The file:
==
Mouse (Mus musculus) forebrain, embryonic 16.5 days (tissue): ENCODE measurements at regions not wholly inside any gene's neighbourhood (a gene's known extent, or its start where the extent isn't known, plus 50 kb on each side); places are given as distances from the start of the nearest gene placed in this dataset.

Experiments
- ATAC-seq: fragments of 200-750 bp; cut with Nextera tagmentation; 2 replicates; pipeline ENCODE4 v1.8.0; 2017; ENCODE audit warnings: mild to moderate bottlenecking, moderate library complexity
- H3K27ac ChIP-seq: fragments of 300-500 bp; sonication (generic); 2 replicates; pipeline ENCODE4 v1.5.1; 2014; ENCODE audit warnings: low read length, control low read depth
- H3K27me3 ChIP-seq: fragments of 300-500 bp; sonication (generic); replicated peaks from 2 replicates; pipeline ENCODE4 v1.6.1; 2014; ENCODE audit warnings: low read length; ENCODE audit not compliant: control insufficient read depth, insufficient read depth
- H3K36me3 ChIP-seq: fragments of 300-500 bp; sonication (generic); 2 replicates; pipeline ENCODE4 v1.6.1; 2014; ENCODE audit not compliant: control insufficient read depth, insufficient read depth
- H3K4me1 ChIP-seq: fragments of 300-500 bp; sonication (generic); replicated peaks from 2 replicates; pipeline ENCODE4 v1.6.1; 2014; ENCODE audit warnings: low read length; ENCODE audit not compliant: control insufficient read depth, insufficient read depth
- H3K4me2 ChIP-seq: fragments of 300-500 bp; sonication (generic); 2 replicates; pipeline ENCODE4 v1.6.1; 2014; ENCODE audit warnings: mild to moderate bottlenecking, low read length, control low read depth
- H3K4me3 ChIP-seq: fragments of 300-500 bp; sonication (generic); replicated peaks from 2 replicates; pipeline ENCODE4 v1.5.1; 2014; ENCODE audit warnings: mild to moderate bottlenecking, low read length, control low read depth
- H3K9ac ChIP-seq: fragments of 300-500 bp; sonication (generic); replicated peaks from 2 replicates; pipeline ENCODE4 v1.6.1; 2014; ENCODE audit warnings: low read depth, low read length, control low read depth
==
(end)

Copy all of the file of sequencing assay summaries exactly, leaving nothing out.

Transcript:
Mouse (Mus musculus) forebrain, embryonic 16.5 days (tissue): ENCODE measurements at regions not wholly inside any gene's neighbourhood (a gene's known extent, or its start where the extent isn't known, plus 50 kb on each side); places are given as distances from the start of the nearest gene placed in this dataset.

Experiments
- ATAC-seq: fragments of 200-750 bp; cut with Nextera tagmentation; 2 replicates; pipeline ENCODE4 v1.8.0; 2017; ENCODE audit warnings: mild to moderate bottlenecking, moderate library complexity
- H3K27ac ChIP-seq: fragments of 300-500 bp; sonication (generic); 2 replicates; pipeline ENCODE4 v1.5.1; 2014; ENCODE audit warnings: low read length, control low read depth
- H3K27me3 ChIP-seq: fragments of 300-500 bp; sonication (generic); replicated peaks from 2 replicates; pipeline ENCODE4 v1.6.1; 2014; ENCODE audit warnings: low read length; ENCODE audit not compliant: control insufficient read depth, insufficient read depth
- H3K36me3 ChIP-seq: fragments of 300-500 bp; sonication (generic); 2 replicates; pipeline ENCODE4 v1.6.1; 2014; ENCODE audit not compliant: control insufficient read depth, insufficient read depth
- H3K4me1 ChIP-seq: fragments of 300-500 bp; sonication (generic); replicated peaks from 2 replicates; pipeline ENCODE4 v1.6.1; 2014; ENCODE audit warnings: low read length; ENCODE audit not compliant: control insufficient read depth, insufficient read depth
- H3K4me2 ChIP-seq: fragments of 300-500 bp; sonication (generic); 2 replicates; pipeline ENCODE4 v1.6.1; 2014; ENCODE audit warnings: mild to moderate bottlenecking, low read length, control low read depth
- H3K4me3 ChIP-seq: fragments of 300-500 bp; sonication (generic); replicated peaks from 2 replicates; pipeline ENCODE4 v1.5.1; 2014; ENCODE audit warnings: mild to moderate bottlenecking, low read length, control low read depth
- H3K9ac ChIP-seq: fragments of 300-500 bp; sonication (generic); replicated peaks from 2 replicates; pipeline ENCODE4 v1.6.1; 2014; ENCODE audit warnings: low read depth, low read length, control low read depth